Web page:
What's your Likability Quotient?
It pays to be likable so increase your LQ!
Posted October 13, 2015
Likability—it's a key predictor to success in all areas of life. From getting invited to the right parties or scoring that job promotion, likability can get you where you want to go. Likability pulls people toward you, so a good way to maximize your success is to develop attractiveness that increases your likability quotient. Mother Nature generously provides two key tips.
Sense of Humor. Your ancestors who had the keenest senses of seeing and hearing were probably their clan's best hunters, but, all things being equal, those who developed a sense of humor are the ones that become the chieftains. Two points explain why.
The first is the mental and physical benefits of positive emotions. Laughing, for example, triggers the release of endorphins-hormones and enzymes that serve as natural painkillers for your body. When we laugh, we feel good, and when we feel good, we are more productive in our work, are better partners, and more loving parents. Humor's evolutionary function is to make both ourselves and the people around us feel good.
Now the second point. Studies-under the rubric of emotional contagion-indicate that nature has provided creatures the capacity to transmit modes to each other, no doubt for the purpose of communication.
In humans, for example, emotional communication between mother and infant begins almost immediately after birth, through sounds and facial expressions. You know by the tone of a person's voice when she's irritable and by the smile on a person's face that she's in a good mood.
Emotions are contagious. It is not a coincidence that many partners of depressed mates inevitably find themselves depressed too. They are catching the emotions of their partners like they would a bad cold.
Happily, humor is also contagious. This is why many television shows have laugh tracks, to infect you with positive feelings.
Back on the savannah, when things got tough, who would you want to be with, the clansman who turned gloomy or the one who made you laugh? Because your human nature is to want to feel good and because humor is contagious, you would gravitate to the caveman who transmitted positive emotions, and this would be the one with a good sense of humor.
It is also fair to assume that this caveman's sense of humor would attract others, too, and inevitably, he would go on to achieve status in the community.
Hundreds of thousands of years later, I frequently hear managers and front line employees saying, "I love working for my boss. She has great sense of humor," but I'm never told, "I love working for my boss because she's depressed and irritable."
You can also make the assumption that those ancestors of yours who had a good sense of humor also attracted more than their share of desirable mates. Not only did this caveman have status, but his sense of humor also filled the air with positive emotions and pulled women toward him.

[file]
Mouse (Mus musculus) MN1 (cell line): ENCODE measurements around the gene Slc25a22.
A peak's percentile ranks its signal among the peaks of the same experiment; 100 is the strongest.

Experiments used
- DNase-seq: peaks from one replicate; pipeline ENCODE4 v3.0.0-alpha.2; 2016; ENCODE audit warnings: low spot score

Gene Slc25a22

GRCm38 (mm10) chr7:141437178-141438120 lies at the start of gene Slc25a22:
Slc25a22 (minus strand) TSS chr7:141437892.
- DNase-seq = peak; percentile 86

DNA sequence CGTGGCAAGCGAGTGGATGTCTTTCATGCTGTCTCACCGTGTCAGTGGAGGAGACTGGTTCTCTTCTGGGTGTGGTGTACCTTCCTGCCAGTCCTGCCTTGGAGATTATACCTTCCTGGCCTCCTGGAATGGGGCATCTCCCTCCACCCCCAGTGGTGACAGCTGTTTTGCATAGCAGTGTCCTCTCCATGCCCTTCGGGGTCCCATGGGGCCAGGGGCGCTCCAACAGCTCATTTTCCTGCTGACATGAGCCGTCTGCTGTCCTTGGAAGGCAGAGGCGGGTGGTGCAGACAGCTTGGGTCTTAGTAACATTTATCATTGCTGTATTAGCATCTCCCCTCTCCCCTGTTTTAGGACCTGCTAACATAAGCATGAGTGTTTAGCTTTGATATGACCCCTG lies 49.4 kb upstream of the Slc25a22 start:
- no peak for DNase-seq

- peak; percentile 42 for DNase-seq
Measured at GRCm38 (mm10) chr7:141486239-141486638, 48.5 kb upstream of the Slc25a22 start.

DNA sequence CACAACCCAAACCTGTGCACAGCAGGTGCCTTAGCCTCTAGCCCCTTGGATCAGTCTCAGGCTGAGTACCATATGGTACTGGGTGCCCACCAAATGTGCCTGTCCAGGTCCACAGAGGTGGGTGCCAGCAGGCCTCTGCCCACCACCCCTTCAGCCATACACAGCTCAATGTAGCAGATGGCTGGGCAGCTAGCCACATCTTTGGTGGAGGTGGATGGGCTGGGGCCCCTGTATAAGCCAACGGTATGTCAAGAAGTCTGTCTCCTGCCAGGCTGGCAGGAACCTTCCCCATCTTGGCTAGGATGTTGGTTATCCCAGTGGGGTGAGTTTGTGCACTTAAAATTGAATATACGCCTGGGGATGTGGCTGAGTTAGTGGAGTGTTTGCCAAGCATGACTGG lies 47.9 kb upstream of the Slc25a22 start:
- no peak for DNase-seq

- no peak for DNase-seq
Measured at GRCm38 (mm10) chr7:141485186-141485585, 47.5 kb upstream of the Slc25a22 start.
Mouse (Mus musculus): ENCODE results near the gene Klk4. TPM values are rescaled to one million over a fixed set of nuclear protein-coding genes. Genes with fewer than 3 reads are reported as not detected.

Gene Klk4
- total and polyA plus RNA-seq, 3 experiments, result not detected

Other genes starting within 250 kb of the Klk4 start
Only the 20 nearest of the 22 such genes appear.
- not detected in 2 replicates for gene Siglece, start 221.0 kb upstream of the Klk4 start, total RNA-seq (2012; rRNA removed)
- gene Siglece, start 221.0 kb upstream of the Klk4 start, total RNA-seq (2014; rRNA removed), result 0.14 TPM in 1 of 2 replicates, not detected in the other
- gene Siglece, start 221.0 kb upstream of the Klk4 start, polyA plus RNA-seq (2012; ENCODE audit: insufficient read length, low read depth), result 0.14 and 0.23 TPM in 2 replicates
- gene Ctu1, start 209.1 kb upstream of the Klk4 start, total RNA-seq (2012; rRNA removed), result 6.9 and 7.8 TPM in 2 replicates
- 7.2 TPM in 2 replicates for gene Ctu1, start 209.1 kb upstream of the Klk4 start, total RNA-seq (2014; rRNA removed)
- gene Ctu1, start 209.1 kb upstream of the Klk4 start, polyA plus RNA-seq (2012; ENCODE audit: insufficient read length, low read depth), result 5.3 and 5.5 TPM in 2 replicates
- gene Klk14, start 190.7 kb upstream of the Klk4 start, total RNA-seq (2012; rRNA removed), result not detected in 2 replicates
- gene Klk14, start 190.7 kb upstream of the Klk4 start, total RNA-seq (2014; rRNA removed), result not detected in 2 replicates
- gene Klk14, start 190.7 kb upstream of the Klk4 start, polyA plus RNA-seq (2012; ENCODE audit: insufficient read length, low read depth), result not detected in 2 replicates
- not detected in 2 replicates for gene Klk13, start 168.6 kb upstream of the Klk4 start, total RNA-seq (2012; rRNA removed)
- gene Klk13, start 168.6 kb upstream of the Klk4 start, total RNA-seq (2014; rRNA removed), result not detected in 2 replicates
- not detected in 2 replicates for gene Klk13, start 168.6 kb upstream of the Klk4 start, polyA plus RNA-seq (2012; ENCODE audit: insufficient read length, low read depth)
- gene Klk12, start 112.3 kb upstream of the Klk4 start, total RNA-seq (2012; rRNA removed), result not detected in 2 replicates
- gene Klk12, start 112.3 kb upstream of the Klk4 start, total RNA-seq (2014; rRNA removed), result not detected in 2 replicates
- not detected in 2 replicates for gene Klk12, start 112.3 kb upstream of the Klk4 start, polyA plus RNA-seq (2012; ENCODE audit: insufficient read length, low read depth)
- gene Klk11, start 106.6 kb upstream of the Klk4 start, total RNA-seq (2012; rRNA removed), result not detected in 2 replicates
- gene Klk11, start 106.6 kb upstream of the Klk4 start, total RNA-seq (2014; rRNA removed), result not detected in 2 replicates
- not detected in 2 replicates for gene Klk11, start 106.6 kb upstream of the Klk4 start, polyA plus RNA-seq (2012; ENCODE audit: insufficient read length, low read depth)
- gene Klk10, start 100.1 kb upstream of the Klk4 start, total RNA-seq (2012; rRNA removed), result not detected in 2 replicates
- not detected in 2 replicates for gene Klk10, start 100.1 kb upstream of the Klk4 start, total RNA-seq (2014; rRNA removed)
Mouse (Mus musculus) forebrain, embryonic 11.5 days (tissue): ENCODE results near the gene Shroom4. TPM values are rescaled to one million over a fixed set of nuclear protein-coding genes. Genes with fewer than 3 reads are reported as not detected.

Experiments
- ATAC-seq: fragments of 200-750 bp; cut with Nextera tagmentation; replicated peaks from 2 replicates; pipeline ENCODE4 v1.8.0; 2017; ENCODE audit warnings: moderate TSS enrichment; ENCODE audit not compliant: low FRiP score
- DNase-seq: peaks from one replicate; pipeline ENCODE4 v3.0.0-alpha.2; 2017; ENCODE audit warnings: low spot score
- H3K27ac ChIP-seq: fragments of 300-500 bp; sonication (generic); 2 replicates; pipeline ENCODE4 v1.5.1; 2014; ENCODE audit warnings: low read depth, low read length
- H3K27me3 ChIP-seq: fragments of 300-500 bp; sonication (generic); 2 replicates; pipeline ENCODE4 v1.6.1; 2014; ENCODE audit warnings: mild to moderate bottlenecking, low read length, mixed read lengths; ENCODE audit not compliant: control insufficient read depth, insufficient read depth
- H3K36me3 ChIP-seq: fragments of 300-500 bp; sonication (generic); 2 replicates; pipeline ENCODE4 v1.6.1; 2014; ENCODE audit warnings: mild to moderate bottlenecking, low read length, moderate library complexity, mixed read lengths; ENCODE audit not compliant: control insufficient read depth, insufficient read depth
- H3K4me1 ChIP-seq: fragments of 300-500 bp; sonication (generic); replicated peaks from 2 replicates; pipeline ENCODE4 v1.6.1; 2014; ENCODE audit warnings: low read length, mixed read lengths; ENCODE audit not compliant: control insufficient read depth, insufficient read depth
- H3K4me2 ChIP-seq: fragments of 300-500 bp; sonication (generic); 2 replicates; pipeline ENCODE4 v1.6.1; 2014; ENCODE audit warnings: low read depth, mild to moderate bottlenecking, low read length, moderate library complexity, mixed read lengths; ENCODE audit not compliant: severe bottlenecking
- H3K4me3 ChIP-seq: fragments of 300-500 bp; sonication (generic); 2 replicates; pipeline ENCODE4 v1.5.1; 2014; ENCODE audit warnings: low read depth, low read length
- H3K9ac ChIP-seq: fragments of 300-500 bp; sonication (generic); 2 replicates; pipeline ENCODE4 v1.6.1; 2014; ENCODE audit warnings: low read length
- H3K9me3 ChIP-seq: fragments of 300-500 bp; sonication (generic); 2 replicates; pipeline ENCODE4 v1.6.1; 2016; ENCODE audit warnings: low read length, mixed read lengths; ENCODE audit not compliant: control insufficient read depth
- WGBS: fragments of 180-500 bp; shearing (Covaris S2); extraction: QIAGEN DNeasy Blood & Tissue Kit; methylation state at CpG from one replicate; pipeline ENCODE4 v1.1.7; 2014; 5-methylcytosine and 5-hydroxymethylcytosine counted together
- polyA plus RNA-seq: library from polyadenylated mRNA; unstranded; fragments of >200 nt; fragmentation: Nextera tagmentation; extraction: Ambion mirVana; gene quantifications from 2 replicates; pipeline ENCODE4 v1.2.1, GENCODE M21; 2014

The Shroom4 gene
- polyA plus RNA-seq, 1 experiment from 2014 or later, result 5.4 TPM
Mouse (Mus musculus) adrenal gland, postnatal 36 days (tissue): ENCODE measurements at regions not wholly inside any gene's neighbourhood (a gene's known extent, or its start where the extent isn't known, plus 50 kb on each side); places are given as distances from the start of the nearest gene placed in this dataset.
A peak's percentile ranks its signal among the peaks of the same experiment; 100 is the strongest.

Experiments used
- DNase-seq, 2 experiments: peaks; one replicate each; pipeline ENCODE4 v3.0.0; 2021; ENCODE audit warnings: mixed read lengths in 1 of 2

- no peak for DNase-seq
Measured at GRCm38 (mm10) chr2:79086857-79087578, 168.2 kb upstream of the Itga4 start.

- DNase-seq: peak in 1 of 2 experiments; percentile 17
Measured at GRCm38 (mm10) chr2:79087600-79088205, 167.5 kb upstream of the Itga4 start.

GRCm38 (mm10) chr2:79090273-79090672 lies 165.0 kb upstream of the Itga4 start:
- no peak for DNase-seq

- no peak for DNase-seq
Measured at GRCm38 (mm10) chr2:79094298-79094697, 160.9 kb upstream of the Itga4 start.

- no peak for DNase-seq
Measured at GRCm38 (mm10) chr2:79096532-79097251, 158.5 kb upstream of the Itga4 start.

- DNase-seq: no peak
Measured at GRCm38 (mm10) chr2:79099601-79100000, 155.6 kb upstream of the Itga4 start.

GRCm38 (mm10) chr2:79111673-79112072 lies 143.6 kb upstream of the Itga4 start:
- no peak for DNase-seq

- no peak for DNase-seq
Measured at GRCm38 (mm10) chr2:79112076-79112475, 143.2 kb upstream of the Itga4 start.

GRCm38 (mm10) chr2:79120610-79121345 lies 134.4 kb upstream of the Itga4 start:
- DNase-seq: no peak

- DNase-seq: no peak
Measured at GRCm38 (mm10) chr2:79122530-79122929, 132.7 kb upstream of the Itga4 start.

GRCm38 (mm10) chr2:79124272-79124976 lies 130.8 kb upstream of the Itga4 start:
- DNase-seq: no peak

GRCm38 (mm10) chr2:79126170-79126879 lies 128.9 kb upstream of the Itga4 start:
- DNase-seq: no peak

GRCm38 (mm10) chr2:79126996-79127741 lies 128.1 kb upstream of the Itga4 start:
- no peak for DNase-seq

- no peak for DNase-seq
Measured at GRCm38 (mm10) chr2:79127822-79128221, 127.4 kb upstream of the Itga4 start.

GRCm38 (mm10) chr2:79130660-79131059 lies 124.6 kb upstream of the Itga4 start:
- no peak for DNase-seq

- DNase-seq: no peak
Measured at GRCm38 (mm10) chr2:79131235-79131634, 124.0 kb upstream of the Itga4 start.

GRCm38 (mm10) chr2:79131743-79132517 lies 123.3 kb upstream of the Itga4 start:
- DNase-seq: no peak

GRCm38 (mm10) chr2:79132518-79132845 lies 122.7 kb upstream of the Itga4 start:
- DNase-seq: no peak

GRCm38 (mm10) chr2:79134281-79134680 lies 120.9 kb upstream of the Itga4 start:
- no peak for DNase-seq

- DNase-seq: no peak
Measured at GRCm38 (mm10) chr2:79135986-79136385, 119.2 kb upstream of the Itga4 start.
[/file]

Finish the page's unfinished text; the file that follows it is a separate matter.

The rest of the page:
Four decades of studies in the research of interpersonal attraction consistently support that among the top reasons women select their mate is for their sense of humor.
To make yourself more likeable so you can pull people toward you, connect to your sense of humor. Here are some effective ways to do so:
• Candid camera glasses. People-watch for 5 minutes a day with the goal being to tune in to the fact that we take ourselves too seriously. Instead of feeling road rage in traffic, look at the people in the car next to you, and you are sure to gain perspective. It is a way to lighten up.
• Humor Breaks. Take a daily 5 minute break to think of things that make you laugh. You will feel enthused, and feel your stress melt away.
• Formal joke sessions. You will have to get out of your comfort zone to start each team meeting with a joke, but numerous companies have told me it brings enthusiasm into the workplace.
Listen Well. It's easy to see how natural selection favors those who listen well. Imagine two cavemen going out for a walk. You can bet the one who returned was the one who "heard" the leopard stalking them. Hundreds of thousands of years later, listening well still enhances your edge and likeability.
Listening is a fundamental survival tool. By listening you collect data to solve problems and innovate, and you strengthen interpersonal bonds. Good listeners are sought-after leaders. In every profession and interaction, parent, lover, therapist, doctor, lawyer, or Indian chief, listening well is imperative. It also bonds us to the person who respects us enough to listen to our ideas.
Make yourself more attractive by listening to others. Some points to remember:
• Do not interrupt others; doing so indicates you are not listening.
• Respond to what people say rather than initiate a new topic.
• Validate your understanding by paraphrasing or summarizing what you think the person is communicating.
• When you are not sure you understand, gently probe for more information and ask for clarification.
• Remember the function of listening is to collect data so that you can help people enhance their lives.
Having a sense of humor and listening to others are instinctual tools that nature has given us so that we can make ourselves more likeable and attractive to others and thereby enhance our lives in all of our arenas. Be sure to use both of them!
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